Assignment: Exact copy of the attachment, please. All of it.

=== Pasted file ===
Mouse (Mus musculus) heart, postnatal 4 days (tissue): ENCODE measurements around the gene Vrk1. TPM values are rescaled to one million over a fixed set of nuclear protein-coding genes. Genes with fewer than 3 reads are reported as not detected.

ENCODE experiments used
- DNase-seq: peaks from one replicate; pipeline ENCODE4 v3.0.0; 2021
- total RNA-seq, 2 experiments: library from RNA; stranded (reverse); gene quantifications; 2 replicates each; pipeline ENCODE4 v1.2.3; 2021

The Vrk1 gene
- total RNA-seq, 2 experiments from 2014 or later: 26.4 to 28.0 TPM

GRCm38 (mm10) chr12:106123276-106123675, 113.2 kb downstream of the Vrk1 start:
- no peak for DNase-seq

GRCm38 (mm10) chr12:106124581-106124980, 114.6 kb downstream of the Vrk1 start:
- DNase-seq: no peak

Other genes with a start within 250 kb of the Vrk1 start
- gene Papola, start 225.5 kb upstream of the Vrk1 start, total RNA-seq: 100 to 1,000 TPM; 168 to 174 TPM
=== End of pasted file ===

Mouse (Mus musculus) heart, postnatal 4 days (tissue): ENCODE measurements around the gene Vrk1. TPM values are rescaled to one million over a fixed set of nuclear protein-coding genes. Genes with fewer than 3 reads are reported as not detected.

ENCODE experiments used
- DNase-seq: peaks from one replicate; pipeline ENCODE4 v3.0.0; 2021
- total RNA-seq, 2 experiments: library from RNA; stranded (reverse); gene quantifications; 2 replicates each; pipeline ENCODE4 v1.2.3; 2021

The Vrk1 gene
- total RNA-seq, 2 experiments from 2014 or later: 26.4 to 28.0 TPM

GRCm38 (mm10) chr12:106123276-106123675, 113.2 kb downstream of the Vrk1 start:
- no peak for DNase-seq

GRCm38 (mm10) chr12:106124581-106124980, 114.6 kb downstream of the Vrk1 start:
- DNase-seq: no peak

Other genes with a start within 250 kb of the Vrk1 start
- gene Papola, start 225.5 kb upstream of the Vrk1 start, total RNA-seq: 100 to 1,000 TPM; 168 to 174 TPM